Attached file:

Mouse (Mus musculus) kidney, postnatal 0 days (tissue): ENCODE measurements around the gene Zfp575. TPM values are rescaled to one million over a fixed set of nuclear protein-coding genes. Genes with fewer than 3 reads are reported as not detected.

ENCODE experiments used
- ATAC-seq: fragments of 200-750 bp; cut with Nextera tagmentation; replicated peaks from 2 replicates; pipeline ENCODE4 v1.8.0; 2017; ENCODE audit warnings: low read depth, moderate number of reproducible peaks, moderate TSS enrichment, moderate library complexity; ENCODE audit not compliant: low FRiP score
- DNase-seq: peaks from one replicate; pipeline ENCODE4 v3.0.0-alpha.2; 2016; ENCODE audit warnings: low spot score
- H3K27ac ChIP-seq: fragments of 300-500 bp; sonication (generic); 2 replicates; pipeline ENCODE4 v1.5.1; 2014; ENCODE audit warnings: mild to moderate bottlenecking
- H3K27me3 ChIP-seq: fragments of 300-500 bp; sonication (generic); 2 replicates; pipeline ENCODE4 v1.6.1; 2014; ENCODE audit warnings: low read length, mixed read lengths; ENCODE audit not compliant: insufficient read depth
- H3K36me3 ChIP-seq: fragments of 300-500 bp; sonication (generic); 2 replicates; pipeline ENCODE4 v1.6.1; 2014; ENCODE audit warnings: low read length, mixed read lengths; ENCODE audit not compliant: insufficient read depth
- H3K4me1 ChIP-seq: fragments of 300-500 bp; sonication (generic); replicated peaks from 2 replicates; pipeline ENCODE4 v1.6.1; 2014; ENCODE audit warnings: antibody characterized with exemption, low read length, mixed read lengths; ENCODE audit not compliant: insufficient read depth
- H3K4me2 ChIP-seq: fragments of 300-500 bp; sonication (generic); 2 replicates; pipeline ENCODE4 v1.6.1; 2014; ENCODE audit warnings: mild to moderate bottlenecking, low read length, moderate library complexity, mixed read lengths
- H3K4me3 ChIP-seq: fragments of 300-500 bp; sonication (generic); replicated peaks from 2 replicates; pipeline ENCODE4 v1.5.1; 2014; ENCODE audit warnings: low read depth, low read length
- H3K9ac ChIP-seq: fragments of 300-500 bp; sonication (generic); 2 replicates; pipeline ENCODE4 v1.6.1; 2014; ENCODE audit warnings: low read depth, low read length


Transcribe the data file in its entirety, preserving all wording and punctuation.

Mouse (Mus musculus) kidney, postnatal 0 days (tissue): ENCODE measurements around the gene Zfp575. TPM values are rescaled to one million over a fixed set of nuclear protein-coding genes. Genes with fewer than 3 reads are reported as not detected.

ENCODE experiments used
- ATAC-seq: fragments of 200-750 bp; cut with Nextera tagmentation; replicated peaks from 2 replicates; pipeline ENCODE4 v1.8.0; 2017; ENCODE audit warnings: low read depth, moderate number of reproducible peaks, moderate TSS enrichment, moderate library complexity; ENCODE audit not compliant: low FRiP score
- DNase-seq: peaks from one replicate; pipeline ENCODE4 v3.0.0-alpha.2; 2016; ENCODE audit warnings: low spot score
- H3K27ac ChIP-seq: fragments of 300-500 bp; sonication (generic); 2 replicates; pipeline ENCODE4 v1.5.1; 2014; ENCODE audit warnings: mild to moderate bottlenecking
- H3K27me3 ChIP-seq: fragments of 300-500 bp; sonication (generic); 2 replicates; pipeline ENCODE4 v1.6.1; 2014; ENCODE audit warnings: low read length, mixed read lengths; ENCODE audit not compliant: insufficient read depth
- H3K36me3 ChIP-seq: fragments of 300-500 bp; sonication (generic); 2 replicates; pipeline ENCODE4 v1.6.1; 2014; ENCODE audit warnings: low read length, mixed read lengths; ENCODE audit not compliant: insufficient read depth
- H3K4me1 ChIP-seq: fragments of 300-500 bp; sonication (generic); replicated peaks from 2 replicates; pipeline ENCODE4 v1.6.1; 2014; ENCODE audit warnings: antibody characterized with exemption, low read length, mixed read lengths; ENCODE audit not compliant: insufficient read depth
- H3K4me2 ChIP-seq: fragments of 300-500 bp; sonication (generic); 2 replicates; pipeline ENCODE4 v1.6.1; 2014; ENCODE audit warnings: mild to moderate bottlenecking, low read length, moderate library complexity, mixed read lengths
- H3K4me3 ChIP-seq: fragments of 300-500 bp; sonication (generic); replicated peaks from 2 replicates; pipeline ENCODE4 v1.5.1; 2014; ENCODE audit warnings: low read depth, low read length
- H3K9ac ChIP-seq: fragments of 300-500 bp; sonication (generic); 2 replicates; pipeline ENCODE4 v1.6.1; 2014; ENCODE audit warnings: low read depth, low read length